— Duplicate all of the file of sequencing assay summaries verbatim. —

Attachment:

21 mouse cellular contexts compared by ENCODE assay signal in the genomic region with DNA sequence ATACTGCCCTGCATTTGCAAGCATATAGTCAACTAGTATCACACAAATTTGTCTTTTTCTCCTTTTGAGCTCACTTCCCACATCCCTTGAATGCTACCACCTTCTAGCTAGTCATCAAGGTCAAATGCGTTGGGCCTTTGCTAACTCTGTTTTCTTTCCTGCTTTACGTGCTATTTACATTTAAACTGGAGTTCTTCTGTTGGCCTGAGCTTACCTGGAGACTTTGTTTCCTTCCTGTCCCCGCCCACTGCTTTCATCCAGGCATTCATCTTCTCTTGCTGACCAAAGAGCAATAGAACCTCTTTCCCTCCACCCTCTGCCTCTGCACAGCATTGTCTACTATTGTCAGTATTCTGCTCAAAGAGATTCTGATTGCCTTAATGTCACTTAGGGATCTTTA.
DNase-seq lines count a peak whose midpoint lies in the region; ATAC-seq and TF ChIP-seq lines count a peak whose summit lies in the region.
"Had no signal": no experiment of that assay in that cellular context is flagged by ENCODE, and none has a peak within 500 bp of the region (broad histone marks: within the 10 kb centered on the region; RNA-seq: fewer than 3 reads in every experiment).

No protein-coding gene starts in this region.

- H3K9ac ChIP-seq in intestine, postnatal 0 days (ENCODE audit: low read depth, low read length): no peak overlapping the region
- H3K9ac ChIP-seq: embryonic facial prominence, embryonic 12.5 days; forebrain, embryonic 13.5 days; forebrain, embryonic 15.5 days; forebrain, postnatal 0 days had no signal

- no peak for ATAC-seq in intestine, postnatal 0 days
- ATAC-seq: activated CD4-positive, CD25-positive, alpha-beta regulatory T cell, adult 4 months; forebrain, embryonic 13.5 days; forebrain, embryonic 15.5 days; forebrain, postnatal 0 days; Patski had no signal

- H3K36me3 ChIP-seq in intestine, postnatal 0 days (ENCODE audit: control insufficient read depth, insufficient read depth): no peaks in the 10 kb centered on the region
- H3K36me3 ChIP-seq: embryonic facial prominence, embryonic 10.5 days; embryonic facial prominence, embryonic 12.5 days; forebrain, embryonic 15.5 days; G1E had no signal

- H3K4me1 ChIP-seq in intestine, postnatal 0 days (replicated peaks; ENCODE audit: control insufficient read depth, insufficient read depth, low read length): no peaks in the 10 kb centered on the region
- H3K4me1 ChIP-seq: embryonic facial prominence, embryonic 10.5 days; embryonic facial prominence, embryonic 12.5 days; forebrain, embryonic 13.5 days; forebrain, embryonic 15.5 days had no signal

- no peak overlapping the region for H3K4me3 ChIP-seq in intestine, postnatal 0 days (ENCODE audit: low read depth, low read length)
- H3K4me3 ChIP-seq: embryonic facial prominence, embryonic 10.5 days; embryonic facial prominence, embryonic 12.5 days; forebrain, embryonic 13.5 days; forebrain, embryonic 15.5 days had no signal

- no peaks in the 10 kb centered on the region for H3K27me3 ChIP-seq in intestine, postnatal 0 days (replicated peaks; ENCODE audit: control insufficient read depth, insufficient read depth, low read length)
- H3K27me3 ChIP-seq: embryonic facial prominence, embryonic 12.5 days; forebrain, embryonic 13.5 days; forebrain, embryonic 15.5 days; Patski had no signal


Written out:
21 mouse cellular contexts compared by ENCODE assay signal in the genomic region with DNA sequence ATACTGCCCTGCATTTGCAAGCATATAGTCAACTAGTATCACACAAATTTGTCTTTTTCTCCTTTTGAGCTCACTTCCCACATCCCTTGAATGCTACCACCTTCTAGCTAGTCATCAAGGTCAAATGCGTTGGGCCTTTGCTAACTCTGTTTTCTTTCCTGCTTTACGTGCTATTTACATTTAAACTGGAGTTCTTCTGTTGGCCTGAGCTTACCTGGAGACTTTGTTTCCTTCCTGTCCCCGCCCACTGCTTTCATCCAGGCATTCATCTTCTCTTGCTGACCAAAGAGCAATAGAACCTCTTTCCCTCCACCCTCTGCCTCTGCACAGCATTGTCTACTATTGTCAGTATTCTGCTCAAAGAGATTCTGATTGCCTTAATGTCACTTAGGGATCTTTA.
DNase-seq lines count a peak whose midpoint lies in the region; ATAC-seq and TF ChIP-seq lines count a peak whose summit lies in the region.
"Had no signal": no experiment of that assay in that cellular context is flagged by ENCODE, and none has a peak within 500 bp of the region (broad histone marks: within the 10 kb centered on the region; RNA-seq: fewer than 3 reads in every experiment).

No protein-coding gene starts in this region.

- H3K9ac ChIP-seq in intestine, postnatal 0 days (ENCODE audit: low read depth, low read length): no peak overlapping the region
- H3K9ac ChIP-seq: embryonic facial prominence, embryonic 12.5 days; forebrain, embryonic 13.5 days; forebrain, embryonic 15.5 days; forebrain, postnatal 0 days had no signal

- no peak for ATAC-seq in intestine, postnatal 0 days
- ATAC-seq: activated CD4-positive, CD25-positive, alpha-beta regulatory T cell, adult 4 months; forebrain, embryonic 13.5 days; forebrain, embryonic 15.5 days; forebrain, postnatal 0 days; Patski had no signal

- H3K36me3 ChIP-seq in intestine, postnatal 0 days (ENCODE audit: control insufficient read depth, insufficient read depth): no peaks in the 10 kb centered on the region
- H3K36me3 ChIP-seq: embryonic facial prominence, embryonic 10.5 days; embryonic facial prominence, embryonic 12.5 days; forebrain, embryonic 15.5 days; G1E had no signal

- H3K4me1 ChIP-seq in intestine, postnatal 0 days (replicated peaks; ENCODE audit: control insufficient read depth, insufficient read depth, low read length): no peaks in the 10 kb centered on the region
- H3K4me1 ChIP-seq: embryonic facial prominence, embryonic 10.5 days; embryonic facial prominence, embryonic 12.5 days; forebrain, embryonic 13.5 days; forebrain, embryonic 15.5 days had no signal

- no peak overlapping the region for H3K4me3 ChIP-seq in intestine, postnatal 0 days (ENCODE audit: low read depth, low read length)
- H3K4me3 ChIP-seq: embryonic facial prominence, embryonic 10.5 days; embryonic facial prominence, embryonic 12.5 days; forebrain, embryonic 13.5 days; forebrain, embryonic 15.5 days had no signal

- no peaks in the 10 kb centered on the region for H3K27me3 ChIP-seq in intestine, postnatal 0 days (replicated peaks; ENCODE audit: control insufficient read depth, insufficient read depth, low read length)
- H3K27me3 ChIP-seq: embryonic facial prominence, embryonic 12.5 days; forebrain, embryonic 13.5 days; forebrain, embryonic 15.5 days; Patski had no signal